Free trade agreements also offer other benefits to Australia. They can be negotiated and implemented more quickly than multilateral agreements and can play an important role in creating and enforcing liberalisation rules for non-WTO trade and investment issues. Free trade agreements allow Australian exporters and investors to enjoy the same preferential access, or better preferential access, enjoyed by exporters and investors of our competitors. While Australia is not always as important as free trade agreements, it vigorously pursues its national interests in bilateral, regional and multilateral trade and investment activities, including the OECD, the G20 and APEC. The Australia-U.S. Free Trade Agreement is a preferential agreement between Australia and the United States, modelled on the North American Free Trade Agreement (NAFTA). AUSFTA was signed on May 18, 2004 and officially came into force on January 1, 2005. On July 15, both houses of the U.S. Congress strongly supported the free trade agreement. The agreement was also supported by Democratic Party presidential candidate John Kerry. The China-Australia Free Trade Agreement (ChAFTA) came into force on December 20, 2015.
Australian Trade and Investment Minister Andrew Robb, a signatory to ChAFTA, said: “This historic agreement with our largest trading partner will support future economic growth, job creation and a higher standard of living by increasing trade in goods and services and investment. China, with its 1.4 billion people and rapidly growing middle class, offers Australian businesses huge opportunities for the future. In this section, it was agreed on the conditions of fair trade between telecommunications industries in different countries. In particular, the rules exclude measures relating to the transmission or cable distribution of radio or television programmes. · Australia and the United States have agreed on e-commerce provisions that reflect the importance of the issue in world trade and the importance of providing products and services electronically as a key element of a dynamic e-commerce environment. Australia currently has 10 free trade agreements with 16 countries and other free trade agreements will come into force in the future. Is Australia pursuing free trade agreements to the exclusion of other trade liberalization opportunities? Are these free trade agreements used by Australian companies? Why is Australia so strong in free trade agreements? The full text of the agreement, as well as useful information and information sheets from the ACF, are available on the website of the Ministry of Foreign Affairs and Trade. For any specific questions regarding the agreement, e-mail ChinaFTA@dfat.gov.au or DFAT phone on 02 6261 1111. Importers can contact the Ministry of the Interior.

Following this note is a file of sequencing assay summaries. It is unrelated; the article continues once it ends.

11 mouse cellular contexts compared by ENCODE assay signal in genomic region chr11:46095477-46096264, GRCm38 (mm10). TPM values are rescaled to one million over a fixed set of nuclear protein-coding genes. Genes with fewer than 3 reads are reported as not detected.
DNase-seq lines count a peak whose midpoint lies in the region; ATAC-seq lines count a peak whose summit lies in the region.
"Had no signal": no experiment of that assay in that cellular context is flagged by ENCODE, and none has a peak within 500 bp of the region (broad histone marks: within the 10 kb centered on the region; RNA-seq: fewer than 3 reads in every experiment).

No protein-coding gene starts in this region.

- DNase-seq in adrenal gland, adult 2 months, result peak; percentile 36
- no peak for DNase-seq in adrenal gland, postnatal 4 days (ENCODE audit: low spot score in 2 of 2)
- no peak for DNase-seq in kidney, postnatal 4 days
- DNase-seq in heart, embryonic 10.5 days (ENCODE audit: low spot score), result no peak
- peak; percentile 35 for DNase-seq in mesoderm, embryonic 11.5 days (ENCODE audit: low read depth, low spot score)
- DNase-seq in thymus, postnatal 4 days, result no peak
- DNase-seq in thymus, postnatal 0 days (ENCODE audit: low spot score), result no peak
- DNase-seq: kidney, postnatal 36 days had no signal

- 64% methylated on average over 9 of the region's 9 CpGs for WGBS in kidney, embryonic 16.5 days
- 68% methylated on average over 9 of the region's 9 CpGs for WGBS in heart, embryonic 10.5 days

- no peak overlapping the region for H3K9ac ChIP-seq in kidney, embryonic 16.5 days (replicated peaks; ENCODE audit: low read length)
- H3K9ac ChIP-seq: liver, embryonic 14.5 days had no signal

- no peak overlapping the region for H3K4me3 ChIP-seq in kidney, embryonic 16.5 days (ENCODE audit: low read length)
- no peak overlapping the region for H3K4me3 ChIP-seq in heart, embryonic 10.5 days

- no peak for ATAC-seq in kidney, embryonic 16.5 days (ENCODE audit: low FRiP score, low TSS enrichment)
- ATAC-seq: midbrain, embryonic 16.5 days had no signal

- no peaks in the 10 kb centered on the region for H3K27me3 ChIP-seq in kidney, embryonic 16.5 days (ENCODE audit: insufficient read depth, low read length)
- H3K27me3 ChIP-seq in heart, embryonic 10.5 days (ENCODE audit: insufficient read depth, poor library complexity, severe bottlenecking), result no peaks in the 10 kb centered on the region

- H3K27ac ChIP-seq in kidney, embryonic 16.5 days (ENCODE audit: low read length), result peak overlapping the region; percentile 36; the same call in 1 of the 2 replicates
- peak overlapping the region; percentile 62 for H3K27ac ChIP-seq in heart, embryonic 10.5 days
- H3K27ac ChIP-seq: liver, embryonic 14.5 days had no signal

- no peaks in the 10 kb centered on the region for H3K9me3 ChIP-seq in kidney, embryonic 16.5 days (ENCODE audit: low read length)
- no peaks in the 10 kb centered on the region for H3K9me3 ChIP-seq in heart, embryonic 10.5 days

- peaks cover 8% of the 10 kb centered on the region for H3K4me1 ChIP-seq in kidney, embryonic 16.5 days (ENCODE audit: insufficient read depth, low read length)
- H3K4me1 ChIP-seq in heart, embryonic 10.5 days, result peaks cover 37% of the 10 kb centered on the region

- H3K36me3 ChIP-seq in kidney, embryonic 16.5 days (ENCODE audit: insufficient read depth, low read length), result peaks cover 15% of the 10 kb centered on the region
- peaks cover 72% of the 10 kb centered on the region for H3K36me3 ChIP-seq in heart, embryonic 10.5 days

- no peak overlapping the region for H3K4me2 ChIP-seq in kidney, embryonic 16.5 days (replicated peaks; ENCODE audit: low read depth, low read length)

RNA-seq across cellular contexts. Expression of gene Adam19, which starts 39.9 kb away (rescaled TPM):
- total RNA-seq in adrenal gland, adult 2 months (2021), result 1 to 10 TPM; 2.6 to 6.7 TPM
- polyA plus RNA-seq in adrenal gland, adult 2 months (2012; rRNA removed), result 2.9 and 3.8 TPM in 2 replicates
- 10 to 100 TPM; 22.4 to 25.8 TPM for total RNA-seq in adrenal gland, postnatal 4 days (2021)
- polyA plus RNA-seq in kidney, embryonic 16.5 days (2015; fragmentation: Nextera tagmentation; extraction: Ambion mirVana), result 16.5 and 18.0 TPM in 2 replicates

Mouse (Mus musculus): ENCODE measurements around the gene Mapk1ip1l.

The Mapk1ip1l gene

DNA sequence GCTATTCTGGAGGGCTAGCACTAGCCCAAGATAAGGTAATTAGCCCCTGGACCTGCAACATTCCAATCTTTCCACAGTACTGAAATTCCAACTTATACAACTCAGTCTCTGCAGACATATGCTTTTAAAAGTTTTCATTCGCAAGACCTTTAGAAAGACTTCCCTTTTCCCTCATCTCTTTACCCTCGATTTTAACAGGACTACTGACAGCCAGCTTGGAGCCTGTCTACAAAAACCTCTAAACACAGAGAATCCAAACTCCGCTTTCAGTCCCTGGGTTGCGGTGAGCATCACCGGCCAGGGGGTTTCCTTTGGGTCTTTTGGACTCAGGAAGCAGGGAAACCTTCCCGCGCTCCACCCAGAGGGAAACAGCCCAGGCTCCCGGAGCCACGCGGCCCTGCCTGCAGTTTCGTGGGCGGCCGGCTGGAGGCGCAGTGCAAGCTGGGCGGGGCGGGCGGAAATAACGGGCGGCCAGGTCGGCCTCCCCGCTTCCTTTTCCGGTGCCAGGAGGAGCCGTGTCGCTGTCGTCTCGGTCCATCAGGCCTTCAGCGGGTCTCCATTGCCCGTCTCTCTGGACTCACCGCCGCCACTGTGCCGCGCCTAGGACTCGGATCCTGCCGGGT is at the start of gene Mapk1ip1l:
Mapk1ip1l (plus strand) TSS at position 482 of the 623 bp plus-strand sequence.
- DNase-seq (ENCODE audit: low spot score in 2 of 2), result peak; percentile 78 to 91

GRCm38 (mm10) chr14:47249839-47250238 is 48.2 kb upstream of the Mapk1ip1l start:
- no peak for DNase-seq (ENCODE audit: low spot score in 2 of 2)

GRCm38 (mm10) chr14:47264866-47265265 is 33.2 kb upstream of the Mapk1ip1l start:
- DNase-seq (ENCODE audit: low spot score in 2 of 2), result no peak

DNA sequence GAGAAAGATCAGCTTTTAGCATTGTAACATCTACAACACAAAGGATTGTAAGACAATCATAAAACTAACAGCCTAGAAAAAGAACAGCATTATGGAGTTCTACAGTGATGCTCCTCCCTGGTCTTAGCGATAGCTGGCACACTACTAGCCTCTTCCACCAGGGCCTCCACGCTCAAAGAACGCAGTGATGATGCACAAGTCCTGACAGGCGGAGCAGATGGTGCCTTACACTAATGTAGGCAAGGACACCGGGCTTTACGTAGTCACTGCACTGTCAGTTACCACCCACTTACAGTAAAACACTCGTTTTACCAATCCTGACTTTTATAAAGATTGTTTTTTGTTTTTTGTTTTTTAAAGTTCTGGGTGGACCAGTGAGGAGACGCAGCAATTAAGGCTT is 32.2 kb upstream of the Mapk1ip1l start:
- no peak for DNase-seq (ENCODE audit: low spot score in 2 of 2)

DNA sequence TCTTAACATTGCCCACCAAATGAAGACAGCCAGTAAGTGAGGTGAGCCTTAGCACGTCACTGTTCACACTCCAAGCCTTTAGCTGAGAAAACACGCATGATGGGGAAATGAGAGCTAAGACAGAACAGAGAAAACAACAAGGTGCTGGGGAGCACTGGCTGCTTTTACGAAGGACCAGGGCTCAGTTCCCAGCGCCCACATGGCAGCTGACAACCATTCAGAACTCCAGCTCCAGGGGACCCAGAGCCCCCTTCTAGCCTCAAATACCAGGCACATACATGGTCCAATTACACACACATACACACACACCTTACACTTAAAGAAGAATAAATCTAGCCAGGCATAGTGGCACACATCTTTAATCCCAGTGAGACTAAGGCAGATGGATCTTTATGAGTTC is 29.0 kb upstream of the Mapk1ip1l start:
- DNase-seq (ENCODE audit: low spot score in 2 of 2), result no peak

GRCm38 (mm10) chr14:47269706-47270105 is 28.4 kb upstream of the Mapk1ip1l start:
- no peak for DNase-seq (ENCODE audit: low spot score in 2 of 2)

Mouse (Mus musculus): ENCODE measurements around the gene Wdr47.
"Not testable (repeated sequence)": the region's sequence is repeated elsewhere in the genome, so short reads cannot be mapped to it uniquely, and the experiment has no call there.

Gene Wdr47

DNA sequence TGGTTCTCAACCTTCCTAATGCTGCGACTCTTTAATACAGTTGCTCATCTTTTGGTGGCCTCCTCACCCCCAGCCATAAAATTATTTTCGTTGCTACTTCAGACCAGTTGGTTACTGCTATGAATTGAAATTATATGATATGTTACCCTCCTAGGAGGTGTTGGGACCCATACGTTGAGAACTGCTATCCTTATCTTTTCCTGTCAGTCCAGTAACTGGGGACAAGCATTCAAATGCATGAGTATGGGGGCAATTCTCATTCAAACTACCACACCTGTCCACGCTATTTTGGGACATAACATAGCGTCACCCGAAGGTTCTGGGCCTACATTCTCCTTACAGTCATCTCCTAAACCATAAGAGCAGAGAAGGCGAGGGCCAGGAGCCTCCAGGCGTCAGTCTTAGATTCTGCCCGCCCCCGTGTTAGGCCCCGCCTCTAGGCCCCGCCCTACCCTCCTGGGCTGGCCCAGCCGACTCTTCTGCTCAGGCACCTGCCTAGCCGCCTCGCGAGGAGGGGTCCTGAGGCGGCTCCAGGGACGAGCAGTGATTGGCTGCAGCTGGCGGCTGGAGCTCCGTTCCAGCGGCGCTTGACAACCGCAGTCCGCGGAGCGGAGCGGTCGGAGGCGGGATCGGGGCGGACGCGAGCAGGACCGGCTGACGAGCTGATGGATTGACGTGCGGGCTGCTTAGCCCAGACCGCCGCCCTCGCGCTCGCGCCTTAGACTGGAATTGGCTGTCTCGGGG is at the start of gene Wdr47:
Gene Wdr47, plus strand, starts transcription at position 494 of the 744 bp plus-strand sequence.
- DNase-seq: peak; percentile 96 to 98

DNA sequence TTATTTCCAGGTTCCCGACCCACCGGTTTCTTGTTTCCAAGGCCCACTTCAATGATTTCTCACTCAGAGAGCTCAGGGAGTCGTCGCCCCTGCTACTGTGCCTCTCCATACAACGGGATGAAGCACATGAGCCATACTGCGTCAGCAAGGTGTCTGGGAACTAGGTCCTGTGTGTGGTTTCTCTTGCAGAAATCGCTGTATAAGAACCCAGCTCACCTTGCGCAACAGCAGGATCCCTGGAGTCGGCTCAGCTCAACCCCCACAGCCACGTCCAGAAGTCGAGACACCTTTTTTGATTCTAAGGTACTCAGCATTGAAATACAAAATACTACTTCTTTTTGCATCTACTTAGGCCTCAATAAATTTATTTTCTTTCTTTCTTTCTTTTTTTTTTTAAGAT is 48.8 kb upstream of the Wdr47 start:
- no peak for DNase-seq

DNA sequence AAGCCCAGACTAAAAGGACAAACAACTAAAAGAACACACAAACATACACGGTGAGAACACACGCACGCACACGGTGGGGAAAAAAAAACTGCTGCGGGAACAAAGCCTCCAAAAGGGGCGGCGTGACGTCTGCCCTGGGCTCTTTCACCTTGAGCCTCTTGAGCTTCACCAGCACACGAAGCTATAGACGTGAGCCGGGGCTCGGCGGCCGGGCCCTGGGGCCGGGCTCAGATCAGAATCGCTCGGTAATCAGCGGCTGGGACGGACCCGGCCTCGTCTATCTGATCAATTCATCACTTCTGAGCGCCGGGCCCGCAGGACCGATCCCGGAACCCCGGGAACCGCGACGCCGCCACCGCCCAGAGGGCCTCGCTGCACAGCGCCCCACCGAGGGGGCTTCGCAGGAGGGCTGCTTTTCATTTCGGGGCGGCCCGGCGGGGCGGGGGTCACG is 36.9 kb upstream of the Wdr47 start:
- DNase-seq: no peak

The World Trade Organization (WTO) remains the basis of Australia`s trade policy. Australia continues to work with other WTO members on the Doha post-round negotiating agenda. Australia also relies heavily on WTO rules and other key WTO tasks, such as the dispute settlement system, to maintain a predictable and stable global trading environment. The Rules of Origin section describes the rules for determining the origin of goods traded to determine eligibility, as well as the method of determining the value of goods traded. · The agreement is fully in line with the working objectives set by Congress in TPA.